Published by The ROUNDTABLE of the Scriptures
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EDITOR: Wesley J. Ladwig
Editorial - July 1943
Now over all these is love, which
is the tie of maturity. Col. 3:14, C.V.
I am sure that that there are few Christians, indeed, who have learned
this great truth. In fact, it is still buried under the creedal dunghills since the
apostle Paul was called to rest. The proof of this lies in the many sects and divisions of
those who claim to be saints and the strife and disputations among and within these same
groups. So far in my experience I have found no exceptions to this rule. Why should this
be? It can be answered very briefly and accurately in few words: knowledge rather than
love has become the bond that binds all Christian groups together and this is true also of
those cliques within groups. Doctrine has become and still is the chief basis of Christian
fellowship. This shows that Christendom has not yet passed the stage of childhood or
immaturity in Christ, 1 Cor. 3:1. The maturity of Ephesians and Colossians hasnt yet
been achieved; in fact, is yet hardly known.
I am not opposed to knowledge but I do sincerely believe that our
knowledge has been directed along the wrong line. We have made knowledge our god not only
to be sought after but held up as the chief objective of a Christians goal, the
center and focal point of our adoration.
How far this is from the purpose and objective of Pauls letter to
the Ephesians! Here the apostle says:
That Christ may dwell in your hearts by faith: that ye, being
ROOTED and GROUNDED in LOVE, may be able to comprehend with all the saints what is the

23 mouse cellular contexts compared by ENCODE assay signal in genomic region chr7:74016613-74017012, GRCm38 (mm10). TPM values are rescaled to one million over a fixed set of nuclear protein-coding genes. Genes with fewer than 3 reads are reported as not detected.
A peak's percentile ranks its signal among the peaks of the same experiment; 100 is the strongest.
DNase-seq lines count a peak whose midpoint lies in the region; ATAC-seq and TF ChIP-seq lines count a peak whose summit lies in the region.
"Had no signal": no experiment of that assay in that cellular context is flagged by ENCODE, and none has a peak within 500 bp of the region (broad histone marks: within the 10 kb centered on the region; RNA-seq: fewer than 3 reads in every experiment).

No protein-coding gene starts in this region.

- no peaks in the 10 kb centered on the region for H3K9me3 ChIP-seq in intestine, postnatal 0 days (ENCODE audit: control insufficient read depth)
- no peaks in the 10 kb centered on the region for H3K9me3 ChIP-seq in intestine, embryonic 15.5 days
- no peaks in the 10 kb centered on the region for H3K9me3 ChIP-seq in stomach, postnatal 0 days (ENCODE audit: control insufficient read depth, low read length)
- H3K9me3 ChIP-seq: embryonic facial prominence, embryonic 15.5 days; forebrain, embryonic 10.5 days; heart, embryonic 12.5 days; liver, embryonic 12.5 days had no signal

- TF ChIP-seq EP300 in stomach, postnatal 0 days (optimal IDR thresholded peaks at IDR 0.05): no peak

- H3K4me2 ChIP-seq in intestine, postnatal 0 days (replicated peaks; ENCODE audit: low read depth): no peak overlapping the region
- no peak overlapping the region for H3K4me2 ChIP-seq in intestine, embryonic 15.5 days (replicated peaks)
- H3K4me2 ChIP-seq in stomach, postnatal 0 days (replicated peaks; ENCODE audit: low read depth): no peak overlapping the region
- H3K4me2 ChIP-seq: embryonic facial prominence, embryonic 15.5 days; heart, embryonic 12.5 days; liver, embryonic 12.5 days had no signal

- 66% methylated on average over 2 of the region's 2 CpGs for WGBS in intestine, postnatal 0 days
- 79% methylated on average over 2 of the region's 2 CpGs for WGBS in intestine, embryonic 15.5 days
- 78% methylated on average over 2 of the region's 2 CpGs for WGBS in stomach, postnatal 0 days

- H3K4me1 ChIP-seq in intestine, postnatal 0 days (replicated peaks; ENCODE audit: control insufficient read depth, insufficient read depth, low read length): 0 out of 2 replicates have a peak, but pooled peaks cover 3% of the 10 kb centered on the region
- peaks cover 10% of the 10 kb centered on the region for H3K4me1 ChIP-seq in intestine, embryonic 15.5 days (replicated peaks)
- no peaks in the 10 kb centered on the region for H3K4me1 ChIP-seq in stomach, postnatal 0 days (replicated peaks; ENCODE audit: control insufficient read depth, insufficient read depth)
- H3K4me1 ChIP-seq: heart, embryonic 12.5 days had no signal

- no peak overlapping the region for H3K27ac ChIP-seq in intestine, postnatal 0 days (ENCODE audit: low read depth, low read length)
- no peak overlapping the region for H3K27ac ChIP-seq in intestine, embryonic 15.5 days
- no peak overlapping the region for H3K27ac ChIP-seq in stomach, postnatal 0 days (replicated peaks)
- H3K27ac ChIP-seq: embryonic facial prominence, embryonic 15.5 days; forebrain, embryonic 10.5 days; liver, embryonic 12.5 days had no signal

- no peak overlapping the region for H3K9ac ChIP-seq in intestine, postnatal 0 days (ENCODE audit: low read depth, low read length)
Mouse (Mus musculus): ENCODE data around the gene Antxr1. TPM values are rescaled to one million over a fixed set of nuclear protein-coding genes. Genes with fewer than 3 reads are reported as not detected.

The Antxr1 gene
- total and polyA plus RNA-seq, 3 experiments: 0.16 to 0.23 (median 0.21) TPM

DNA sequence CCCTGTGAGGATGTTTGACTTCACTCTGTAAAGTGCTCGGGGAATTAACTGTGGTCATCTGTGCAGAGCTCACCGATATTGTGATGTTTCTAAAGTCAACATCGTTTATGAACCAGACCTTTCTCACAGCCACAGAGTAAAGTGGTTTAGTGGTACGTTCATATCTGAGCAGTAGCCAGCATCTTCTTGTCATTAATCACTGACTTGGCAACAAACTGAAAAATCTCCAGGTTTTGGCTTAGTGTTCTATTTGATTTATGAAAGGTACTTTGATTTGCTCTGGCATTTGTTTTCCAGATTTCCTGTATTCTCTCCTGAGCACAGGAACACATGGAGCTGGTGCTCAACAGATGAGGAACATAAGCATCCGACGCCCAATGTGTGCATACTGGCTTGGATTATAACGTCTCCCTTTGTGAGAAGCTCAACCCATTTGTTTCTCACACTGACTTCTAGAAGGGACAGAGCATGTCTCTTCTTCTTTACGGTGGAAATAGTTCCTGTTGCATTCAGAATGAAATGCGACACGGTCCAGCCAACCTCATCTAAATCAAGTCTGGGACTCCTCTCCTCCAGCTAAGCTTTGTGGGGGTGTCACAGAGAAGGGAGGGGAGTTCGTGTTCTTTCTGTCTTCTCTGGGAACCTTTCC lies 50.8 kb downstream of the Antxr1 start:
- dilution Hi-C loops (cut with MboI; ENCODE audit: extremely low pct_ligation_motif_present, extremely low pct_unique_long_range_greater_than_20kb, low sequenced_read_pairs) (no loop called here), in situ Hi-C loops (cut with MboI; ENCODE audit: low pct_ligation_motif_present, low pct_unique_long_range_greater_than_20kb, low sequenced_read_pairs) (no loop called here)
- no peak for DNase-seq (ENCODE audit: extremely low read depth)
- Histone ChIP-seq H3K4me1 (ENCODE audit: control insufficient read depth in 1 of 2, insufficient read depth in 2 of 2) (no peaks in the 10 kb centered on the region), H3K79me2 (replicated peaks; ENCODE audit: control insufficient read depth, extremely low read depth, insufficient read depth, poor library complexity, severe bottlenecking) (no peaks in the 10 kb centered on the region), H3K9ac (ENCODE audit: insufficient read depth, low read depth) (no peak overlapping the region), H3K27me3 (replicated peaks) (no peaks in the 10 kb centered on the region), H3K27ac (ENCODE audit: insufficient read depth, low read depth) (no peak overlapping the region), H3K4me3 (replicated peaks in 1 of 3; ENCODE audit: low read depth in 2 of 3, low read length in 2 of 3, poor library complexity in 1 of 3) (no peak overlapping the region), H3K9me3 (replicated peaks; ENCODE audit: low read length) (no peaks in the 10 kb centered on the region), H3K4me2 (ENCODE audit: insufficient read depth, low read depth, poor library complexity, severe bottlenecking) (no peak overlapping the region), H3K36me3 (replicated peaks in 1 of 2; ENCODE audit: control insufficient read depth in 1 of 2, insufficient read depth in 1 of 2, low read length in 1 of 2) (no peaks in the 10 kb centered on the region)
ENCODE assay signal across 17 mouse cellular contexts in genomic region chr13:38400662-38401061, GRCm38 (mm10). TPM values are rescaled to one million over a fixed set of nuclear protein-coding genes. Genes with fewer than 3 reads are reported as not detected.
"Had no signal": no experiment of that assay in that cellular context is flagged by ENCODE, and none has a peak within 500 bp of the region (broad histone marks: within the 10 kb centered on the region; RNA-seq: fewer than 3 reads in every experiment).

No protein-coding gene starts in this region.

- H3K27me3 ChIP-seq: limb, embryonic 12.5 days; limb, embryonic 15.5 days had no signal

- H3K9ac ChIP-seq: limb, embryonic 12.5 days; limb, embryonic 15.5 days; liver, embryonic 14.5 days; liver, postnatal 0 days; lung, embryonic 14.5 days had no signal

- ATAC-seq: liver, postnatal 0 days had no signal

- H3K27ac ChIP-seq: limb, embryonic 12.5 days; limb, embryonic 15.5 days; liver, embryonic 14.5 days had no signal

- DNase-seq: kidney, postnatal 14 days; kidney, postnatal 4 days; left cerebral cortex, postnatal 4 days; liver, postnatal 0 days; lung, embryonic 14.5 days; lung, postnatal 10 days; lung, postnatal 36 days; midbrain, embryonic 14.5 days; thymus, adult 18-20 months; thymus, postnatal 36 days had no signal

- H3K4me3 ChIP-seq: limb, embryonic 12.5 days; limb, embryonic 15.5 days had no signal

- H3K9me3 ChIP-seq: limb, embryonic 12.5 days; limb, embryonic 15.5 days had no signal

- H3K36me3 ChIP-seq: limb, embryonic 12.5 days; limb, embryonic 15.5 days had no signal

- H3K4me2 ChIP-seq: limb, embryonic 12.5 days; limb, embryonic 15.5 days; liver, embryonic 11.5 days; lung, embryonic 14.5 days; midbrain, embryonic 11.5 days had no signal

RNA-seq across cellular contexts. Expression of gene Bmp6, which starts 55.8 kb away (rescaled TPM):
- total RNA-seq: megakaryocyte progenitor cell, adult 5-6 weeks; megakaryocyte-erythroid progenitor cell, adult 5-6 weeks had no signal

breadth, and length, and depth, and height; and to know the love of Christ, which passeth
(transcends) knowledge, that ye may be filled with all the fullness of God (better: to be
completed for the entire complement of God), Eph. 3:17-19.
We are to be rooted and grounded in love so that we might comprehend
with all the saints what is the breadth, length, depth and height of what love means; and
to know the love of Christ so that we can become completed. How well this harmonizes with
what Paul tells us in Colossians that love is the tie or bond of completeness or maturity.
One group particularly stresses the fact that we must know the breadth,
length, depth and height of Gods plan but the apostle is not talking about a plan
but love. When we know what love means and when we realize the great love of God and of
Christ, we are complete or have reached maturity. When we ourselves become complete in the
knowledge of the love of God and Christ, we become a worthy complement of God. Until we do
we are not full grown sons but children and children are irresponsible and cannot be
trusted with things that belong to adults. All doctrine and all knowledge should be held
One can hardly be a worthy complement of God who hasnt fathomed
the love of God and His Christ. Anyone who hates his fellow saint hasnt learnt love
and one who teaches that God is an eternal tormentor doesnt know the love of God nor
the purpose of His Christ. How can those who hold doctrine as the rallying point of the
church comprehend the purpose of love! Isnt it easy to see that all such would fail
to love their brethren much less their enemies and to do good (not evil) to all men as
they have opportunity, Gal. 6:10? How can such Christians extend the right hand of
fellowship to all who call upon the name of the Lord out of a pure heart, 2 Tim. 2:22?
They cannot, because not being grown up in love, they make divisions based on doctrines.
In our last editorial we quoted Pauls explanation and inspired
definition of love, 1 Cor. 13:1-7. Here we have the rule for babes in Christ laid down.
But in Ephesians we come to not only the fruitage of that love which becomes mature but
also a knowledge of the love of God and Christ which transcends knowledge. If we know such
a love, we will bring all our knowledge and doctrines in harmony with the boundless love
of our heavenly Father and recognize no other bond or tie than our own love.
W. J. L.